“Sé que fue él” dice G de manera arrogante aunque nadie se lo ha preguntado. “Lo supe por el reflejo en el espejo. Junto antes de que Li Mon comenzara a cantar vi el reflejo de su pantalla de cubic zirconio. Si mi amor porque diamante no es. Me llamó la atención y justo cuando Li Mon nos deslumbraba con su registro vocal vi un movimiento extraño. Y aquí tengo la prueba.” G muestra de manera dramática un limón que ha recogido detrás de la barra. “Este caballero le lanzó el limón a la estatuilla y de esa manera la hizo caer y ha quedado destruída. Lo sé todo.”

El caballero toca su pantalla, nervioso y evita mirar a G. El dj ha variado la música y en un ritmo trance a bajo volumen se percibe la intensidad de la escena. El alto y fornido bouncer flexiona sus pectorales debajo de su apretada camisa de Security. Los patronos agarran sus celulares para contar el notición.

“Si, confiezo, lo hice. ¡No pude resistir!” El caballero coloca su cabeza sobre sus brazos y solloza de manera sincera y melodramática. “Pero fue G quien me apostó que no lo hacía. Me apostó 20 pesos que no acertaba a darle. Fue culpa de G.”
El caballero se apoya en el hombro de la mujer que está sentado a su lado quien lo consuela como quien espanta a un mosquito con gesto incómodo y abrupto.

La multitud marca desesperadamente sus celulares mientras Li Mon gira hacia G. Con dolor en sus ojos, pregunta en voz baja, muy baja “¿Por qué?”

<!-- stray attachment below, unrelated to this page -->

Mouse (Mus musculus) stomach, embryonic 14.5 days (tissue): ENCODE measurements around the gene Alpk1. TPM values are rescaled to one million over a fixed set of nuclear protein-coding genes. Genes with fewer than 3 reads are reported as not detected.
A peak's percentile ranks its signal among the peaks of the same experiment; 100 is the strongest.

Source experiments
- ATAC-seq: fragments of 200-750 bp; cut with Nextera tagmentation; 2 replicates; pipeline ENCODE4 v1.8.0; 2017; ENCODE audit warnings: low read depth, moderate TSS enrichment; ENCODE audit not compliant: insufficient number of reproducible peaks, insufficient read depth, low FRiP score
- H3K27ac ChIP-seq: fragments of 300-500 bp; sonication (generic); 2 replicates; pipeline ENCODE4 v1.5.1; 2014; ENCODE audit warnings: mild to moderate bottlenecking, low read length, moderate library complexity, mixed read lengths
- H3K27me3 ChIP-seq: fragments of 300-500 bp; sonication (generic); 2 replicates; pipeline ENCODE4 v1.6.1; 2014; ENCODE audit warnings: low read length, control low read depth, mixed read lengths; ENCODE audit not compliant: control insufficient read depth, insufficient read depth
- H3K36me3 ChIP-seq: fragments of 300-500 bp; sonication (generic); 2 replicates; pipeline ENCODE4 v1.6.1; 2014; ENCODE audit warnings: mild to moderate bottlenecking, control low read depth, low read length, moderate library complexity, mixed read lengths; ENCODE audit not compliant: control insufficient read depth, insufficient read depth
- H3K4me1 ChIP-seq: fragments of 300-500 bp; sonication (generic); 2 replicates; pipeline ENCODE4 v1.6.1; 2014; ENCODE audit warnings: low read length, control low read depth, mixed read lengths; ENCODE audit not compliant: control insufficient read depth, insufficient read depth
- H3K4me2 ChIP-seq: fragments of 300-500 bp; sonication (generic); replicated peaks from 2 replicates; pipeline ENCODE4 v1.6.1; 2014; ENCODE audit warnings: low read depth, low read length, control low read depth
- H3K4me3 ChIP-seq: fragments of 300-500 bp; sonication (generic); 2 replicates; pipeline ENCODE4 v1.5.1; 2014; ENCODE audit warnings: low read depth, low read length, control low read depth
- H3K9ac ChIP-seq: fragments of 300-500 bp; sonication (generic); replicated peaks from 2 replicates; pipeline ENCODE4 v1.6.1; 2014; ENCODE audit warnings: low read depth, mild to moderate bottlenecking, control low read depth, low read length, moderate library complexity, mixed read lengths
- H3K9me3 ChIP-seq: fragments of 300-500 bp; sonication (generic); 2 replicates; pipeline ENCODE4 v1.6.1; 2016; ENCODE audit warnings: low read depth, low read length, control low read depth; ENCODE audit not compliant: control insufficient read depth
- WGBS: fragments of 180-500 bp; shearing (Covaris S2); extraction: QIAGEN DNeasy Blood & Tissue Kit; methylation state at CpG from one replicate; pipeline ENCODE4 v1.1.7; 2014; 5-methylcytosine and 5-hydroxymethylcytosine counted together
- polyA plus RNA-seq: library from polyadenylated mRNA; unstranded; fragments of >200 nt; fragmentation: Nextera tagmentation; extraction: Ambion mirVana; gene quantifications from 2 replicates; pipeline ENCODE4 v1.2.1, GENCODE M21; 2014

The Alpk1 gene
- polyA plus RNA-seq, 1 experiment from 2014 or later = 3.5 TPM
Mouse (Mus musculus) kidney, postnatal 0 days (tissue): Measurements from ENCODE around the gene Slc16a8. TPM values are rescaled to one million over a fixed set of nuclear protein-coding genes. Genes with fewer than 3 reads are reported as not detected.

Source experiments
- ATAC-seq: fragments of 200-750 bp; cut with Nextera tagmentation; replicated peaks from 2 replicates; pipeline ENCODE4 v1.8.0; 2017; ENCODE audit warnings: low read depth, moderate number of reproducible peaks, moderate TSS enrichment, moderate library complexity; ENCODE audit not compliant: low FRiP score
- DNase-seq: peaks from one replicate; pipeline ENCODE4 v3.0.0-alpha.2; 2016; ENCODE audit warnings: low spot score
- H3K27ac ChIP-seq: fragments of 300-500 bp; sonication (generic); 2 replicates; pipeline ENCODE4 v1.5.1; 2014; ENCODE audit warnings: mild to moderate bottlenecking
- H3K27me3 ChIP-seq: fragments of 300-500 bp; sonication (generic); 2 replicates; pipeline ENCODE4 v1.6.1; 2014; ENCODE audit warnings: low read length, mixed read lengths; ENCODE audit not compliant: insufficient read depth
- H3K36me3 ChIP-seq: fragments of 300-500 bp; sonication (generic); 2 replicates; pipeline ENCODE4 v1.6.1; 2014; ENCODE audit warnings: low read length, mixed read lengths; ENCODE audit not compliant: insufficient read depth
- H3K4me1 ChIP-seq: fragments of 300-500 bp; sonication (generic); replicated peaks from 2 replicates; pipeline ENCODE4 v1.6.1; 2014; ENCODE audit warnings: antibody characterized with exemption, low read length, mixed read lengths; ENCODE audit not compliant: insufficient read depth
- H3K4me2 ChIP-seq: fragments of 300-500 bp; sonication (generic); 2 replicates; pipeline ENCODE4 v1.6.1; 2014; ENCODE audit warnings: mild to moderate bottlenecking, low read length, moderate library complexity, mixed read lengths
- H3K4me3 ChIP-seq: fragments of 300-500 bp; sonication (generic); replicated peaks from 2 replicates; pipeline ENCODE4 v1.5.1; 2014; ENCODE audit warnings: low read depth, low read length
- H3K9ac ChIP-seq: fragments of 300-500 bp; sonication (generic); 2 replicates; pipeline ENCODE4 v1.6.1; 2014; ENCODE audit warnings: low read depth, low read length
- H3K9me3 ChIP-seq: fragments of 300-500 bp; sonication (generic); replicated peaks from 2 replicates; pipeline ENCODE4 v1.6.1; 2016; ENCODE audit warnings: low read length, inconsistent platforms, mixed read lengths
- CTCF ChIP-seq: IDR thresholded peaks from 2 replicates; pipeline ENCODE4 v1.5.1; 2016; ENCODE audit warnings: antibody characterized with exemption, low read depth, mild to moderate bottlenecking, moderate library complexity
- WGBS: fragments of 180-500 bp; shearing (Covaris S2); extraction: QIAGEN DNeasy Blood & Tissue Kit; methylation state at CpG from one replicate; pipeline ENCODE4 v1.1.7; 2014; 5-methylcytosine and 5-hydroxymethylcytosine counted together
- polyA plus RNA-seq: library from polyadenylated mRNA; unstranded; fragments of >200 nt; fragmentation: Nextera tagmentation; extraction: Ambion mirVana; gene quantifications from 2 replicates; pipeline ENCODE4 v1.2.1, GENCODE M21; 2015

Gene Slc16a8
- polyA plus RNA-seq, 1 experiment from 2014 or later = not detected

G mira al suelo y examina sus zapatos. Da un paso hacia atrás y apoyándose de una banqueta salta tras la barra, y desaparece por un pasaje secreto que sale del local.

Nunca más se le vio a G.

Los patronos hicieron un serrucho para comprar una nueva estatuilla de Ru Paul.

Se celebró la colocación de la nueva estatua con un gran espectáculo de Li Mon y Mao Tais por la casa.

From First Drafts

Please do visit the collaborative writing blog I am part of. But in the meanwhile, this is one of the stories I contributed in response to the prompt “changed mind.”
Feedback is welcome.

Changed Mind

Her severely distended belly precedes her into the office, where she sets down her bag imperiously. She rings the bell to summon the receptionist who is a very distant three feet away from her.
“”Yoooo hooo,”” she calls out waving a manicured hand.

He enters meekly, sits in a chair in the corner, and proceeds to make himself invisible.

“”Can I help you ma’’am?”” the young receptionist asks, smiling to disguise the hint of an edge in her voice.